Chief Superintendent Dan Malo, the Officer in Charge of the Combined Forces Special Enforcement Unit, announces that Thomas Gisby, a high-ranking B.C. gangster was killed in Mexico.
VANCOUVER – A high-ranking gangster from B.C. was gunned down in Mexico late Friday night.
Lower Mainland resident Thomas Gisby, said by RCMP to be about 50 years old, was shot to death inside a Starbucks in the tourist town of Nuevo Vallarta.
Gisby is believed to be linked to Metro Vancouver’s notorious Dhak group, who alongside the Duhre gang have been the subject of retaliatory hits since last summer’s well-publicized Kelowna murder of Red Scorpion Jonathon Bacon. Hells Angel associate Larry Amero was also wounded in the daylight shooting.
RCMP Chief Supt. Dan Malo, the head of the RCMP’s Combined Forces Special Enforcement Unit, said Mexican officials informed local police of Gisby’s murder at 9 p.m. Friday night.
“It’s very unusual we speak this quickly, but its important given the heightened situation of gang violence that we’ve seen in British Columbia of late,” said Malo at an impromptu news conference in Surrey Saturday evening.
“These organized crime targets have no boundaries and the police are going to be paying particular attention to this group here in the foreseeable future to see what impact (the murder) has.”
According to the Mexican newspaper Vanguardia, Gisby was shot twice in the head by waiting assassins, who fled in a gold-coloured Volkswagen Jetta. Two .44-Magnum casings were found at the scene and one suspect is in custody. There is no indication if the suspect is a Canadian.
Gisby had been living in Mexico since he was targeted in a motorhome explosion near Whistler, B.C., last winter, according to a Province source. The motorhome was sitting in a parking lot off Highway 99 in the Callaghan Valley when an explosive device was attached to the vehicle.
Malo could only confirm Gisby was linked to the Whistler attack, in which he suffered superficial burns.
RCMP liaison officers will be speaking to Mexican authorities in the coming days to flesh out the details surrounding the slaying.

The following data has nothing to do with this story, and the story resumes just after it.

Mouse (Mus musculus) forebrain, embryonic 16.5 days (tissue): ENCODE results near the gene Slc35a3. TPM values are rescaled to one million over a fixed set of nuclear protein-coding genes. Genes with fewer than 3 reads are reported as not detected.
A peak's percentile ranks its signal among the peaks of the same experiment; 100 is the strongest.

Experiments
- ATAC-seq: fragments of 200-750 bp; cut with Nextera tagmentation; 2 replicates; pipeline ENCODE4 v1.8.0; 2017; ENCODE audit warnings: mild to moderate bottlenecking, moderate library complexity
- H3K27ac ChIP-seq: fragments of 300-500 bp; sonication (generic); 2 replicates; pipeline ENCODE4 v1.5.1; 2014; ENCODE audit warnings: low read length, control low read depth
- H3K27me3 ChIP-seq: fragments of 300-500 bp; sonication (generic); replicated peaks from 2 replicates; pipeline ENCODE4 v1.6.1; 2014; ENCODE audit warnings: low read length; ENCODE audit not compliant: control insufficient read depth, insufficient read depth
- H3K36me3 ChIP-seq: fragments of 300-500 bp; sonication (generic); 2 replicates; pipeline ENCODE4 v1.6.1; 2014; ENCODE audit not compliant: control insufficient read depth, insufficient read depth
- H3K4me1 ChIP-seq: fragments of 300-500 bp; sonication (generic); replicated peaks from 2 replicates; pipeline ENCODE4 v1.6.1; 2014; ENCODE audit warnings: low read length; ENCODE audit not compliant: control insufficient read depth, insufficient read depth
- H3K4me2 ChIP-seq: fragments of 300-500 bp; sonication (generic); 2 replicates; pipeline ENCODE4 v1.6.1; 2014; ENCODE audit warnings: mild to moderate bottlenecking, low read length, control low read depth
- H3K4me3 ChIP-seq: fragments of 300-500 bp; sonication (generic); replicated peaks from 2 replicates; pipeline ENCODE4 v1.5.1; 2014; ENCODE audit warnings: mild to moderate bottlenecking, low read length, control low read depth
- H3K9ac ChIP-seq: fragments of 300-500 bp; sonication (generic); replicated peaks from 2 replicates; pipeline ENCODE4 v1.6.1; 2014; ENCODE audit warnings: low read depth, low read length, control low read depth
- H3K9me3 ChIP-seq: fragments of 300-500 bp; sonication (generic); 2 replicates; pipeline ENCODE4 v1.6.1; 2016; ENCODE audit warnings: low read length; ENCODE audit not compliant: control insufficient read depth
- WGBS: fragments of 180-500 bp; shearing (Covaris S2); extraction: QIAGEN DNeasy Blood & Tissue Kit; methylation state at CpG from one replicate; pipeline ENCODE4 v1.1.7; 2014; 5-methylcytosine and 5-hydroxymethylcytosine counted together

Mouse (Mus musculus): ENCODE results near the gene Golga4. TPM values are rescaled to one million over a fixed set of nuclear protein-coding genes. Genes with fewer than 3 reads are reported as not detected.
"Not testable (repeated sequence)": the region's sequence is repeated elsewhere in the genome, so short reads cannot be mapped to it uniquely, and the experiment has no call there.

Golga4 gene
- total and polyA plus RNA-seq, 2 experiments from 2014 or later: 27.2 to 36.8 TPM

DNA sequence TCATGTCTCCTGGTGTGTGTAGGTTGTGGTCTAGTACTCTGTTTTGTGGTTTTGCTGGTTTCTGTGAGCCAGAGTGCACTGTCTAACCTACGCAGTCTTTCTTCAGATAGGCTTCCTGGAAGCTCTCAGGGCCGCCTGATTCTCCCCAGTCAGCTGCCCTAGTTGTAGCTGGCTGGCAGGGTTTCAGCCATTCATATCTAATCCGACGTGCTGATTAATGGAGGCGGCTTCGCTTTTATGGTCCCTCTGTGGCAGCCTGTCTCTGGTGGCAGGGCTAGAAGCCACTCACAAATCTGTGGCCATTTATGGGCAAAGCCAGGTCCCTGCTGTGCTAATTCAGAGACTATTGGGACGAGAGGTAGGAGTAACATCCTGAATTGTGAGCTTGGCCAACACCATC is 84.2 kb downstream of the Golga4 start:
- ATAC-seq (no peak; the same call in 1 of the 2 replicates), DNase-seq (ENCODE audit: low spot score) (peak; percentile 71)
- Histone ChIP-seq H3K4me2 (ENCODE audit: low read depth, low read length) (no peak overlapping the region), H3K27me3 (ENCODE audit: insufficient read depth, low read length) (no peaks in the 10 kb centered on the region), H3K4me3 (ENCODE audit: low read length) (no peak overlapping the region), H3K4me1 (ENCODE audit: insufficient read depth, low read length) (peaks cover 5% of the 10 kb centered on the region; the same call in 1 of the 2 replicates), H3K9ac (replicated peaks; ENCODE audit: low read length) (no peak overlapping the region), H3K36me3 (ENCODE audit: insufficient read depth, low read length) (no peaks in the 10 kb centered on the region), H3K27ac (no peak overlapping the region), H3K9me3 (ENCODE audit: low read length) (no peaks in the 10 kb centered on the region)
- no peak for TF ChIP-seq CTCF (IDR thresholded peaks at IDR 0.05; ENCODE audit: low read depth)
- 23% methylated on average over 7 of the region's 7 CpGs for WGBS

Canada’s Department of Foreign Affairs is also investigating the murder.
Malo said in his 28 years working for the RCMP, he has never seen police forces on this side of the border come together to tackle the escalating gang violence. The RCMP’s CFSEU consists of 14 B.C. police departments.
“We knew that that individual was down in Mexico, we are spending a tremendous amount of police resources right now dealing with the issues of gang violence and the spike we’ve seen of late . . . we are aware, we have intelligence to suggest there has been and will be retaliatory action.”
A similar warning of was issued by police in fall 2011 when Gang Task force Supt. Tom McCluskie who said “anybody associated with the Duhre or Dhak group is subject to retaliation or to violence from other gangs they’re in conflict with.”
It is believed the Dhak’s and Duhre’s are involved in a turf war with elements of the now-defunct Red Scorpions gang, the Independent Soldiers and some Hells Angels associates.
That warning came to realization in January 2012 when notorious Vancouver gangster Sandip “Dip” Duhre, 36, was killed in a hail of bullets at a busy restaurant in downtown Vancouver’s Sheraton Wall Centre.
Malo also warns B.C.’s youth and lower level gangsters that no organized criminal is untouchable, even outside of the country.
“It’s somebody who thought obviously he was untouched and thought he was at a level of organized crime that he thought he was protected – clearly not the case,” he said.
“It shows as well that no matter where you are in the world, if you’re involved in that level of organized crime and that level of gang conflict, those gangs have the abilities and have the resources to get to you wherever you happen to be.”
Malo said high-ranking B.C. gangsters have influence internationally to bring in illegal drugs and guns into the country, and are risking their lives to do so on foreign soil.
Gisby had largely avoided the law in his years in B.C, according to court records. A man named Thomas Gisby appeared in court in January 1999 regarding a 1998 offence in which he was charged with invoking fear of injury and damage to a property in White Rock, B.C. He was released after issuing a peace bond.
Another prominent member of the United Nations gang was also killed in Mexico earlier this year in Culiacan, Mexico – the home of the Sinaloa.
The Dhak group first appeared on police radar in 1998 following the nightclub hit of glamorized gangster Bindy Johal.
In October 2010, Gurmit Singh Dhak was unable to escape a second attempt on his life and was shot in the face in a hit police deemed “very targeted.”
His younger brother Sukhveer Dhak was in Kelowna around the same time last year Bacon was killed, according to court records.